My Administration is committed to strengthening international organizations and collective action, and that will be my message next week in Europe. As America does more, we will ask others to join us in doing their part. From our partners and NATO allies, we seek not simply troops, but rather clearly defined capabilities: supporting the Afghan elections, training Afghan Security Forces, and a greater civilian commitment to the Afghan people. For the United Nations, we seek greater progress for its mandate to coordinate international action and assistance, and to strengthen Afghan institutions.

And finally, together with the United Nations, we will forge a new Contact Group for Afghanistan and Pakistan that brings together all who should have a stake in the security of the region — our NATO allies and other partners, but also the Central Asian states, the Gulf nations and Iran; Russia, India and China. None of these nations benefit from a base for Al Qaida terrorists, and a region that descends into chaos. All have a stake in the promise of lasting peace and security and development.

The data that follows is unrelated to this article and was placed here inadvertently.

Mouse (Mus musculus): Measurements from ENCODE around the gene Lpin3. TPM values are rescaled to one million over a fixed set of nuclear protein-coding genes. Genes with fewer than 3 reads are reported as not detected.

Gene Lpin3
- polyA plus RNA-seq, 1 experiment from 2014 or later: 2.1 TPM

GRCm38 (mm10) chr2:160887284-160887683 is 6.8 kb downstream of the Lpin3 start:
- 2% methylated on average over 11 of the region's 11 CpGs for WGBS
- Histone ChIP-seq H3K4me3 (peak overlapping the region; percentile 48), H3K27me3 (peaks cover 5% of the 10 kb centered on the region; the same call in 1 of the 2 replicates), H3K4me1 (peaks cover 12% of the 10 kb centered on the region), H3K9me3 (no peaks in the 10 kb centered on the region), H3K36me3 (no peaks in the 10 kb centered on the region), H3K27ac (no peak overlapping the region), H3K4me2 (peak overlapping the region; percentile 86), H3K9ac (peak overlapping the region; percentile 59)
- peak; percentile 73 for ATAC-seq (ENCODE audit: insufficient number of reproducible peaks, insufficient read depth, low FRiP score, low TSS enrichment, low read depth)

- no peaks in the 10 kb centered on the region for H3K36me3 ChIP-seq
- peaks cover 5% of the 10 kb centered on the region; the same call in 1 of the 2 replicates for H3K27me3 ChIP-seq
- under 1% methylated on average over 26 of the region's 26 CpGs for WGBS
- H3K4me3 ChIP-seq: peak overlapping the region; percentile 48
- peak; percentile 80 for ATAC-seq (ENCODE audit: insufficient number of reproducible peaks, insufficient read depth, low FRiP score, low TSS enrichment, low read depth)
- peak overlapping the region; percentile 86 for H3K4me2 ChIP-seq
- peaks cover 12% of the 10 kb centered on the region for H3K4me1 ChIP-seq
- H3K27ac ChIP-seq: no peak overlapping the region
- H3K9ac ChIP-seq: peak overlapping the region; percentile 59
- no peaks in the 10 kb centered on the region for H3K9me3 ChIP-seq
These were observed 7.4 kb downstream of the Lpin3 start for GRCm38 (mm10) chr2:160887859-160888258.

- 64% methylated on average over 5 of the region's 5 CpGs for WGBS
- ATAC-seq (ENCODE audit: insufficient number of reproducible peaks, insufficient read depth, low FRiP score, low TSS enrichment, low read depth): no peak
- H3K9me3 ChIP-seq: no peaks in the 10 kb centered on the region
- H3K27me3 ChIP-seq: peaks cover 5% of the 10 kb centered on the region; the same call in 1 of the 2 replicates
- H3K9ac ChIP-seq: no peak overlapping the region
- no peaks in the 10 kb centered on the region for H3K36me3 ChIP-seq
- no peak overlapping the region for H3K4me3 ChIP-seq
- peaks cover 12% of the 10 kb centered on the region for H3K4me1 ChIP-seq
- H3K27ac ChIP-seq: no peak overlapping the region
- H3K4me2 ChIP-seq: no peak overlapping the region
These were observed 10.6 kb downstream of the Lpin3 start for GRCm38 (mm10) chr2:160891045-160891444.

That is true, above all, for the coalition that has fought together in Afghanistan, side by side with Afghans. The sacrifices have been enormous. Nearly 700 Americans have lost their lives. Troops from over twenty other countries have also paid the ultimate price. All Americans honor the service and cherish the friendship of those who have fought, and worked, and bled by our side. And all Americans are awed by the service of our own men and women in uniform, who have borne a burden as great as any other generation’s. They and their families embody the example of selfless sacrifice.

The United States of America did not choose to fight a war in Afghanistan. Nearly 3,000 of our people were killed on September 11, 2001, for doing nothing more than going about their daily lives. Al Qaida and its allies have since killed thousands of people in many countries. Most of the blood on their hands is the blood of Muslims, who Al Qaida has killed and maimed in far greater numbers than any other people. That is the future that Al Qaida is offering to the people of Pakistan and Afghanistan — a future without opportunity or hope; a future without justice or peace.

The road ahead will be long. There will be difficult days. But we will seek lasting partnerships with Afghanistan and Pakistan that serve the promise of a new day for their people. And we will use all elements of our national power to defeat Al Qaida, and to defend America, our allies, and all who seek a better future. Because the United States of America stands for peace and security, justice and opportunity. That is who we are, and that is what history calls on us to do once more.